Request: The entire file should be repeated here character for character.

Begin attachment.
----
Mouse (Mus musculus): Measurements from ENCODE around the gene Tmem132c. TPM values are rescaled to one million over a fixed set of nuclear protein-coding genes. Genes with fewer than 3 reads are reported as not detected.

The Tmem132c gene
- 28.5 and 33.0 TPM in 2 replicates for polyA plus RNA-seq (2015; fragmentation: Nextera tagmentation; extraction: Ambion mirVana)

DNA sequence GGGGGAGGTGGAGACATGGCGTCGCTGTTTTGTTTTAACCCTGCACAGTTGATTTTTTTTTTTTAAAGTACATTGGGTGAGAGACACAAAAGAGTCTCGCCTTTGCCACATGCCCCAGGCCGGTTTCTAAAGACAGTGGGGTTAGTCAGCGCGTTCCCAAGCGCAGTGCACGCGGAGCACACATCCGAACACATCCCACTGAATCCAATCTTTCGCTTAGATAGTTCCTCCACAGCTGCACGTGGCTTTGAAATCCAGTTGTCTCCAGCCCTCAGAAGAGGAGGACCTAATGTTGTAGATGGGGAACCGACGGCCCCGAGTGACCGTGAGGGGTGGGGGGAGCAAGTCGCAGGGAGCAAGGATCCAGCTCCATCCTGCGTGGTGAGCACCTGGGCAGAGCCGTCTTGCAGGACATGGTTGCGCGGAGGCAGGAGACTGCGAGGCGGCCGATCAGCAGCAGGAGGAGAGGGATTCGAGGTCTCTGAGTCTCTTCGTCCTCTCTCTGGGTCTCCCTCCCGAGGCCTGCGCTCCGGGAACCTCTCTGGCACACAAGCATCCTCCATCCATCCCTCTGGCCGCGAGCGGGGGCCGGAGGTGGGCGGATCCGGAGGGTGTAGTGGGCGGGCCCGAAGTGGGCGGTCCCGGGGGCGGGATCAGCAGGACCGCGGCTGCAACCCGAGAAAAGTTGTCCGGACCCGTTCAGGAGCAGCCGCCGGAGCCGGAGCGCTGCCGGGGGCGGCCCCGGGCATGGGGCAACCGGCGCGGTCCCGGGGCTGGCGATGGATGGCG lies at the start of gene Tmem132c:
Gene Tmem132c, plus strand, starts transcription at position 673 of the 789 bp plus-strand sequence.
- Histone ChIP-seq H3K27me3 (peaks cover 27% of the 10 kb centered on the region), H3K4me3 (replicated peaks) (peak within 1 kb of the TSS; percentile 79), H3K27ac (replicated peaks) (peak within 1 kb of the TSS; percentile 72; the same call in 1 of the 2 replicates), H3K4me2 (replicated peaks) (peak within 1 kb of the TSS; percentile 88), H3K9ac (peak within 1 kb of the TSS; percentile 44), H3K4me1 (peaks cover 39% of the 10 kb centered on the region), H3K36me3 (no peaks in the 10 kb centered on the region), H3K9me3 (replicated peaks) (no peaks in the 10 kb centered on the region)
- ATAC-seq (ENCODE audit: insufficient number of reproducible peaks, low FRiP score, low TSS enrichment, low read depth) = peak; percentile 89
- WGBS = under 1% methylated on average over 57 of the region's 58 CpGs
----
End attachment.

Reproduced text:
Mouse (Mus musculus): Measurements from ENCODE around the gene Tmem132c. TPM values are rescaled to one million over a fixed set of nuclear protein-coding genes. Genes with fewer than 3 reads are reported as not detected.

The Tmem132c gene
- 28.5 and 33.0 TPM in 2 replicates for polyA plus RNA-seq (2015; fragmentation: Nextera tagmentation; extraction: Ambion mirVana)

DNA sequence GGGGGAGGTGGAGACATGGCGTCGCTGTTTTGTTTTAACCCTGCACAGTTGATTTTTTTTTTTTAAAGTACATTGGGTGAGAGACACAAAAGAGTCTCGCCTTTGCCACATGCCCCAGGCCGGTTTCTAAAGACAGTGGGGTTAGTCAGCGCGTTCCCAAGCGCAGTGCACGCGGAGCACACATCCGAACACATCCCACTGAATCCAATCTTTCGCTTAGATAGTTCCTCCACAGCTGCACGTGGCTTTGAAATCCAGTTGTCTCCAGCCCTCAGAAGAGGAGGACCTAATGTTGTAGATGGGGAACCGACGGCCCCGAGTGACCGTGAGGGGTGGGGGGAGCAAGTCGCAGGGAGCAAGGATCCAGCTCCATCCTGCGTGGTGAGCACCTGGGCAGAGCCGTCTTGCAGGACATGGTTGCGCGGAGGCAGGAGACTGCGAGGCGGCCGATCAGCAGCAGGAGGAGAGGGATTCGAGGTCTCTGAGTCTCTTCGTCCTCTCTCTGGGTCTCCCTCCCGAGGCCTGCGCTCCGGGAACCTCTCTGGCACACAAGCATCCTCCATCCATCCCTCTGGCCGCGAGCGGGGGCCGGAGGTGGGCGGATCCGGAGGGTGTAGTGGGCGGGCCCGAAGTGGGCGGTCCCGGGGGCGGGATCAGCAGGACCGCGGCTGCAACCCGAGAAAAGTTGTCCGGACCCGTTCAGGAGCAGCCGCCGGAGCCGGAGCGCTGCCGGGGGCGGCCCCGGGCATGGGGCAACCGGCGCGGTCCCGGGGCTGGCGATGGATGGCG lies at the start of gene Tmem132c:
Gene Tmem132c, plus strand, starts transcription at position 673 of the 789 bp plus-strand sequence.
- Histone ChIP-seq H3K27me3 (peaks cover 27% of the 10 kb centered on the region), H3K4me3 (replicated peaks) (peak within 1 kb of the TSS; percentile 79), H3K27ac (replicated peaks) (peak within 1 kb of the TSS; percentile 72; the same call in 1 of the 2 replicates), H3K4me2 (replicated peaks) (peak within 1 kb of the TSS; percentile 88), H3K9ac (peak within 1 kb of the TSS; percentile 44), H3K4me1 (peaks cover 39% of the 10 kb centered on the region), H3K36me3 (no peaks in the 10 kb centered on the region), H3K9me3 (replicated peaks) (no peaks in the 10 kb centered on the region)
- ATAC-seq (ENCODE audit: insufficient number of reproducible peaks, low FRiP score, low TSS enrichment, low read depth) = peak; percentile 89
- WGBS = under 1% methylated on average over 57 of the region's 58 CpGs